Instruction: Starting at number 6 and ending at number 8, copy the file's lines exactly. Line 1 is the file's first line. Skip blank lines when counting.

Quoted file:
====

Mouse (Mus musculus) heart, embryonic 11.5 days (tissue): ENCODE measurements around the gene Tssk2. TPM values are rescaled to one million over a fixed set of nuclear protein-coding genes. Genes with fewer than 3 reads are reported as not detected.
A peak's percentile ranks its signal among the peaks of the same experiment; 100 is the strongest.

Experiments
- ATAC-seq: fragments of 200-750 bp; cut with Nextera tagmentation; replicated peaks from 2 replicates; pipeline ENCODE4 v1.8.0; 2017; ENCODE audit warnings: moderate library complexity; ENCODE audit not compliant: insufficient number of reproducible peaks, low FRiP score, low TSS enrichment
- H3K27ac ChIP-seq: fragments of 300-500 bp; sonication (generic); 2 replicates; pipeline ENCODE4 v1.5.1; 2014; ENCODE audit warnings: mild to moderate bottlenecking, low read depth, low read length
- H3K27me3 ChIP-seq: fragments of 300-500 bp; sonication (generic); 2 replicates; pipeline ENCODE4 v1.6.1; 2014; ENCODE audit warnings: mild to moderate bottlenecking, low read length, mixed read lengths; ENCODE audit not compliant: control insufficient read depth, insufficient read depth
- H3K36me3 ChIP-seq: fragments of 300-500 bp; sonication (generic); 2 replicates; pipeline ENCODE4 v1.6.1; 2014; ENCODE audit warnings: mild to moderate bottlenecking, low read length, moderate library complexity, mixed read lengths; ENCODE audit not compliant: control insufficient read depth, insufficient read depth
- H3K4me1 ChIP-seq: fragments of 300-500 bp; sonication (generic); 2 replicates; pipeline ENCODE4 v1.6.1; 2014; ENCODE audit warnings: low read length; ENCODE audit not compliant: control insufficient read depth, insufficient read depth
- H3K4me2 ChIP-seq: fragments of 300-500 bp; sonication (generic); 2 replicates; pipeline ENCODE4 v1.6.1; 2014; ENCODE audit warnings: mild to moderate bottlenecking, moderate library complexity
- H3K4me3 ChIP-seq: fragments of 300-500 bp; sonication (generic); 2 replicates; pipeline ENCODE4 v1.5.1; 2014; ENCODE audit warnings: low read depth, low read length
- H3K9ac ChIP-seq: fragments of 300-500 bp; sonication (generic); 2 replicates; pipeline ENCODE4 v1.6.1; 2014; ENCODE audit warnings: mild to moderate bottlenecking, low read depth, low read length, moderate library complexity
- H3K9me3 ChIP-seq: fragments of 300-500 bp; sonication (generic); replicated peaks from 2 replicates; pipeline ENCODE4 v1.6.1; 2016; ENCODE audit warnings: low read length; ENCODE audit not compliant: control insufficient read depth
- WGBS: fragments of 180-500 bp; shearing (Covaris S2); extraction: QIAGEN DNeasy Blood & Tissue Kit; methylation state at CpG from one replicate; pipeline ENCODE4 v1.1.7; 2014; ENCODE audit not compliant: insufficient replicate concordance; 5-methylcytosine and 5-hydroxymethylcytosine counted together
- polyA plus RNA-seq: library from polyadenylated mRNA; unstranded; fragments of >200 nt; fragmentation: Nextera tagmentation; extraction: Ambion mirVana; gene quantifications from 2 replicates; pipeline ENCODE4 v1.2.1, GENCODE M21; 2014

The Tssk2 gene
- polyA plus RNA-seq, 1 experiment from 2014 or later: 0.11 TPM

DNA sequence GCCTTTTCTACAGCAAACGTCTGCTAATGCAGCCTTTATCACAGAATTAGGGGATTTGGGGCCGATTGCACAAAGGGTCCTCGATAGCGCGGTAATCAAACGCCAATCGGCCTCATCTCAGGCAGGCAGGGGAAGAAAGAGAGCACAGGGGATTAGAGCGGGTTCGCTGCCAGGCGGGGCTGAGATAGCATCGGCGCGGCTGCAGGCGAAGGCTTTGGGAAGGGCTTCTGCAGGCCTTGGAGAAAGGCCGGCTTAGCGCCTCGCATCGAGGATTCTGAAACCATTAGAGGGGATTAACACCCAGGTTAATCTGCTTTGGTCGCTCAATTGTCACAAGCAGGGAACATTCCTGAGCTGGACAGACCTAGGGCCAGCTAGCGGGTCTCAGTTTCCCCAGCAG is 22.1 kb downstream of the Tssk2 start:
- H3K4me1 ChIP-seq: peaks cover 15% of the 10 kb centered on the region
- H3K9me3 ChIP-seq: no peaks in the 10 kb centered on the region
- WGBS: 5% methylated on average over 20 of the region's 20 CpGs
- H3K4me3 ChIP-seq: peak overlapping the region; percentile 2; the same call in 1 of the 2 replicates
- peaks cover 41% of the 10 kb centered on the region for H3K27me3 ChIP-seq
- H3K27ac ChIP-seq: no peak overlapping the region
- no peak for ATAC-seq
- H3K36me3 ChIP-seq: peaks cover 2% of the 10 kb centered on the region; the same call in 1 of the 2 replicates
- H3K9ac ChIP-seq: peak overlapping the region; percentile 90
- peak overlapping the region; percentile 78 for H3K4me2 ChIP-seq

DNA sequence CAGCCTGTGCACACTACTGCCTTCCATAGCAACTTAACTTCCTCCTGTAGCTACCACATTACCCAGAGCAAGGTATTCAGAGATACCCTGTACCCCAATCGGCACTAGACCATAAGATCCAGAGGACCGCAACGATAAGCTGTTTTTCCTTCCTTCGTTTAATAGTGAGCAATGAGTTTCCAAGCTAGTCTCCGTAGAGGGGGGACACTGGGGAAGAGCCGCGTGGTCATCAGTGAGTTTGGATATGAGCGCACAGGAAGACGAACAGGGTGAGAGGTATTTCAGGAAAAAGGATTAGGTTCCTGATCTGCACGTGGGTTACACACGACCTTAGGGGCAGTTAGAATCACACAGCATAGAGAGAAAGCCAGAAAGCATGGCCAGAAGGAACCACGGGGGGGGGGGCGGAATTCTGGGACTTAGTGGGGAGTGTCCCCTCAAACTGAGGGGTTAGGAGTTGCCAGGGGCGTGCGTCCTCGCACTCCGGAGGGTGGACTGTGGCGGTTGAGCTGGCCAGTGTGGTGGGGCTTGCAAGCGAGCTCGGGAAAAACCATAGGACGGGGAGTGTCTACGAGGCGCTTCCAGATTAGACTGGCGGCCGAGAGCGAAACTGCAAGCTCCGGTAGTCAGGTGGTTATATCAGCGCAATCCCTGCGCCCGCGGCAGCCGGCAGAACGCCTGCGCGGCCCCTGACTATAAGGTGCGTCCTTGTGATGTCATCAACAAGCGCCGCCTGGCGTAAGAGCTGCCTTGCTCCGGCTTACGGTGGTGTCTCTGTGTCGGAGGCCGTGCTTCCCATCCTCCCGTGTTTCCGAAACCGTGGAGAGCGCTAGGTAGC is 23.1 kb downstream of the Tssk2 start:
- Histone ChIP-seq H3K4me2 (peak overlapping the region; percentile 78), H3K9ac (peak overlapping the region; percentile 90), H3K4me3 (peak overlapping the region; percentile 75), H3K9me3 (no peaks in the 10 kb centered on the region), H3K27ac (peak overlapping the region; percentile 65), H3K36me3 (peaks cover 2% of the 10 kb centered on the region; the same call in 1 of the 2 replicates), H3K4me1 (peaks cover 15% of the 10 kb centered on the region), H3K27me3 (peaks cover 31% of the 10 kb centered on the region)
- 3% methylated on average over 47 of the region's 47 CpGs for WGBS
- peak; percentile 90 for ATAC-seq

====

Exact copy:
- H3K27me3 ChIP-seq: fragments of 300-500 bp; sonication (generic); 2 replicates; pipeline ENCODE4 v1.6.1; 2014; ENCODE audit warnings: mild to moderate bottlenecking, low read length, mixed read lengths; ENCODE audit not compliant: control insufficient read depth, insufficient read depth
- H3K36me3 ChIP-seq: fragments of 300-500 bp; sonication (generic); 2 replicates; pipeline ENCODE4 v1.6.1; 2014; ENCODE audit warnings: mild to moderate bottlenecking, low read length, moderate library complexity, mixed read lengths; ENCODE audit not compliant: control insufficient read depth, insufficient read depth
- H3K4me1 ChIP-seq: fragments of 300-500 bp; sonication (generic); 2 replicates; pipeline ENCODE4 v1.6.1; 2014; ENCODE audit warnings: low read length; ENCODE audit not compliant: control insufficient read depth, insufficient read depth